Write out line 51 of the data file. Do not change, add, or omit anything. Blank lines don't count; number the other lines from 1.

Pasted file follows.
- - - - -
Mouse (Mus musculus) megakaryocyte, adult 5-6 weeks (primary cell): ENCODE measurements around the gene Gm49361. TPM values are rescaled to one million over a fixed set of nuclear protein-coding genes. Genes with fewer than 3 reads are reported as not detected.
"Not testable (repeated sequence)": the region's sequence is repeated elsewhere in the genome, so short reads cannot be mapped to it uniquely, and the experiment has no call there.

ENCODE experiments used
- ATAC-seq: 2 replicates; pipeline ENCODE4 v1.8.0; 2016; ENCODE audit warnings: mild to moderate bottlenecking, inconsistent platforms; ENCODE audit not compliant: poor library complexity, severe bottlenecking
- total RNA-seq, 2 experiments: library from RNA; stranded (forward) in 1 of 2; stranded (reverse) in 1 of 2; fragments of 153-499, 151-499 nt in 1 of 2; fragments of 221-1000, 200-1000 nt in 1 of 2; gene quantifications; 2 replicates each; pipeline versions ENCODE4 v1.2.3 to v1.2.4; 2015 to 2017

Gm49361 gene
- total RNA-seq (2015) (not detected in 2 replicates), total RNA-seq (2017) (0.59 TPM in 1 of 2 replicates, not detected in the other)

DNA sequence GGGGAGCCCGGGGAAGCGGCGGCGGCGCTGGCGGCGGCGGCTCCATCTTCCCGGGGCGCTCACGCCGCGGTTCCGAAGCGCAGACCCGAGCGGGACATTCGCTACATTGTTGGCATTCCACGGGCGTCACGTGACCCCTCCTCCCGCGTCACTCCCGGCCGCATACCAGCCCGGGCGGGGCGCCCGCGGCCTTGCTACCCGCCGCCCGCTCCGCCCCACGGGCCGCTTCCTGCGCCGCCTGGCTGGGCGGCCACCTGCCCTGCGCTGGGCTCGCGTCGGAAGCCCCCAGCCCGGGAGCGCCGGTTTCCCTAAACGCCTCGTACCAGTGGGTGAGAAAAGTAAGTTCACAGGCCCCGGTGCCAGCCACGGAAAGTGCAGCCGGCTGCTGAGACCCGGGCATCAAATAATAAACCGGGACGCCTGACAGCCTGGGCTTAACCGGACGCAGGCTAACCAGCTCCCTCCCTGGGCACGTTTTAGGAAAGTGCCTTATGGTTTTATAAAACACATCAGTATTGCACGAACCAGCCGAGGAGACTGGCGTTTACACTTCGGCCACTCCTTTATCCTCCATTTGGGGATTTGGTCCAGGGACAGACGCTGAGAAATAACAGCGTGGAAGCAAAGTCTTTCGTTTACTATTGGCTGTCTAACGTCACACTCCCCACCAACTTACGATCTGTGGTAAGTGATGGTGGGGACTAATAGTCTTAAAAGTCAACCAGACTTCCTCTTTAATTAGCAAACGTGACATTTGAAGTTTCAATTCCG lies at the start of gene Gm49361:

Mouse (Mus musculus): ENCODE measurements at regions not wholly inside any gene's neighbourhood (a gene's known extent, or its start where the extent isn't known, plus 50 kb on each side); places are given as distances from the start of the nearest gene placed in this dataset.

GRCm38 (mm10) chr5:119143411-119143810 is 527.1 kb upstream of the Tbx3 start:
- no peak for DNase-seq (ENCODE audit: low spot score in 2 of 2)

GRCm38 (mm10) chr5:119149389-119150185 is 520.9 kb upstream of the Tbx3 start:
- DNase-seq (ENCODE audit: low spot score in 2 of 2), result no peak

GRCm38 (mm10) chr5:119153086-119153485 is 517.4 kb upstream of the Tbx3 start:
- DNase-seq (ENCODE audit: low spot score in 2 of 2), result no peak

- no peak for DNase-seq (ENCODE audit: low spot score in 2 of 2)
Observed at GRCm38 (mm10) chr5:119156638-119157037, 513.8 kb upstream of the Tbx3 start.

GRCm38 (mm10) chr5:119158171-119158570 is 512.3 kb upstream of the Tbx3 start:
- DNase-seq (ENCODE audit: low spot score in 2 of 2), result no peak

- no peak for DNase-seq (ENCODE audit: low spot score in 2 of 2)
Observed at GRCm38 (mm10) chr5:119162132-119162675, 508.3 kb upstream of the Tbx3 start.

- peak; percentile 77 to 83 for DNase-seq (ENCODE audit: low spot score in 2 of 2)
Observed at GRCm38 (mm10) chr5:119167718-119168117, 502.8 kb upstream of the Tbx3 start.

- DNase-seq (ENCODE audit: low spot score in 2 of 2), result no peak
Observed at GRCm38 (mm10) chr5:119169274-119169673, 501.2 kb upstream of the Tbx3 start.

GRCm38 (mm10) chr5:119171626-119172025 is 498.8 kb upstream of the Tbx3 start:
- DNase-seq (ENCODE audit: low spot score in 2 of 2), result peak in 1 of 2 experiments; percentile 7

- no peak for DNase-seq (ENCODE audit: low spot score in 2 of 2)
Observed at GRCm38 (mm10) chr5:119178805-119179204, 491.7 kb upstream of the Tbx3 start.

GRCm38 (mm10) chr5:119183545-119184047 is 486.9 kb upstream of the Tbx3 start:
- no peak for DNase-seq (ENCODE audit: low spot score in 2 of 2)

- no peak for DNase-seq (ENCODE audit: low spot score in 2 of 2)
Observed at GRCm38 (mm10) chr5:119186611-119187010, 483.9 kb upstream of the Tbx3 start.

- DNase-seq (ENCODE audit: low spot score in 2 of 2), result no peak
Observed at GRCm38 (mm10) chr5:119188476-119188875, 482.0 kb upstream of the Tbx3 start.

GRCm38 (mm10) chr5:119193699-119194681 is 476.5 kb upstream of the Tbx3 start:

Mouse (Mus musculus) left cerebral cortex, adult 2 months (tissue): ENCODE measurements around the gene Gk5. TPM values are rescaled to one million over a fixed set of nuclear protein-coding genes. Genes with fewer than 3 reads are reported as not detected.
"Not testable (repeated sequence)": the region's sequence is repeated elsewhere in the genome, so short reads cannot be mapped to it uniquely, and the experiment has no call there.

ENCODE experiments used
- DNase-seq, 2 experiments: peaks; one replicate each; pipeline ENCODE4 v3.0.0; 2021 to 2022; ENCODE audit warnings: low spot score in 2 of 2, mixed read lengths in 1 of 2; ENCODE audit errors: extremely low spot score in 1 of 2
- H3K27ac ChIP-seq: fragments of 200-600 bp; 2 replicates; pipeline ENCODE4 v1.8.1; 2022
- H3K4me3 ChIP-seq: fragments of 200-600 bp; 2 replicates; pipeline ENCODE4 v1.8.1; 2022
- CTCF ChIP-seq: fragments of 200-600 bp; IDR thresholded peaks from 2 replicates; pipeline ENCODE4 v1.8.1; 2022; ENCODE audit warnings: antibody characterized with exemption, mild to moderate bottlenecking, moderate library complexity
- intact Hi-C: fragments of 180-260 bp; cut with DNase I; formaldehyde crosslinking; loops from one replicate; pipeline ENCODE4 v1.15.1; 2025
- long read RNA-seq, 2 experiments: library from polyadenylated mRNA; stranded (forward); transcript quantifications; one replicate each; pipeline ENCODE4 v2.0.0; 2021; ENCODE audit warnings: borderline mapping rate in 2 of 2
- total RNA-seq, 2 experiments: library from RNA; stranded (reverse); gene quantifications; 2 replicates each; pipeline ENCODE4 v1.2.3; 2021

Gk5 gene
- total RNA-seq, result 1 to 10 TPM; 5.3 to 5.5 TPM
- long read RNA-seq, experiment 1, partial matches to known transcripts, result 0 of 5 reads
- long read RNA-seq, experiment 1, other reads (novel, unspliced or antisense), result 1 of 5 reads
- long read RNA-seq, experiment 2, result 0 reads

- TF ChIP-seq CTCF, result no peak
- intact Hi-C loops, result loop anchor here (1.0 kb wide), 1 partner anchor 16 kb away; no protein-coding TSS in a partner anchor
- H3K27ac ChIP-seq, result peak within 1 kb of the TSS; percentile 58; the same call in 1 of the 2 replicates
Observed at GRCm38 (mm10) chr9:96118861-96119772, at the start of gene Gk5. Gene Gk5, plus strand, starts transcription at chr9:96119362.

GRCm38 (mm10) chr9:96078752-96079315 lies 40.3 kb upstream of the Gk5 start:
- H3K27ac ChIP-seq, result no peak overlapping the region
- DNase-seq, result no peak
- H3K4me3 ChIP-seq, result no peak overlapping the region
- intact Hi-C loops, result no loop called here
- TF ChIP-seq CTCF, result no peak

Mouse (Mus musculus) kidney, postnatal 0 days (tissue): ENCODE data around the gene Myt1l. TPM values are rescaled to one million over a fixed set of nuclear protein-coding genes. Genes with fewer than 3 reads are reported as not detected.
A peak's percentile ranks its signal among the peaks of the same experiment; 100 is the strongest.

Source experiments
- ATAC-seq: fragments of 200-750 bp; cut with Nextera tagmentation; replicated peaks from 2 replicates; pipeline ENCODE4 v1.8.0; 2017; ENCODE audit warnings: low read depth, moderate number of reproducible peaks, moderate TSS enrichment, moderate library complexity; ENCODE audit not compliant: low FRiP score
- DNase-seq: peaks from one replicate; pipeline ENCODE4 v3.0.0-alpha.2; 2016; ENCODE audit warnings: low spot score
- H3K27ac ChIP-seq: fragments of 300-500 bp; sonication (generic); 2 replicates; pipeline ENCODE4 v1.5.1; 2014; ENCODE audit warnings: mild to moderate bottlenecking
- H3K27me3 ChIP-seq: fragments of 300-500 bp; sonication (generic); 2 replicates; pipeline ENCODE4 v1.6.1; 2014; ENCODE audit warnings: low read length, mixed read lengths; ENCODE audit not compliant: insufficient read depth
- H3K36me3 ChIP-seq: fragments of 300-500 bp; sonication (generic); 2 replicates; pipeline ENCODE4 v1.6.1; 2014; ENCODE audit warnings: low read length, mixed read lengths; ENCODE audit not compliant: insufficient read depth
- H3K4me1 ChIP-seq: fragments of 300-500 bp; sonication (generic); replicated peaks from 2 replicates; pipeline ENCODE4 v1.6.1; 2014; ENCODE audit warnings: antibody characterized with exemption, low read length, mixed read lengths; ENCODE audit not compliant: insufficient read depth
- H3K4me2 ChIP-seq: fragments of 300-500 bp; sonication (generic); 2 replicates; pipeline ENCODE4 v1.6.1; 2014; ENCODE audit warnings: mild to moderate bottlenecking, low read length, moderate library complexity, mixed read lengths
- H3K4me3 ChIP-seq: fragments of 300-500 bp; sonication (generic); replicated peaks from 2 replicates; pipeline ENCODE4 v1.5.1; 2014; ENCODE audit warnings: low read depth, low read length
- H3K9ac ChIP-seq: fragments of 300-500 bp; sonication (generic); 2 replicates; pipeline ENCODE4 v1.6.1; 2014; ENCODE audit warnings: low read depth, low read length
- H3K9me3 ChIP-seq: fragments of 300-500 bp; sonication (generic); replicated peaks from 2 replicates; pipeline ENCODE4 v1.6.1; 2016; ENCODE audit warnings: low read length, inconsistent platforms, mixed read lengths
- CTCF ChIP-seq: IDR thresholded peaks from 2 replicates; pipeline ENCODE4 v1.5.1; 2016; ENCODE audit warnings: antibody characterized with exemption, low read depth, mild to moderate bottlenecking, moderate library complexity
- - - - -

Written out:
- long read RNA-seq, experiment 2, result 0 reads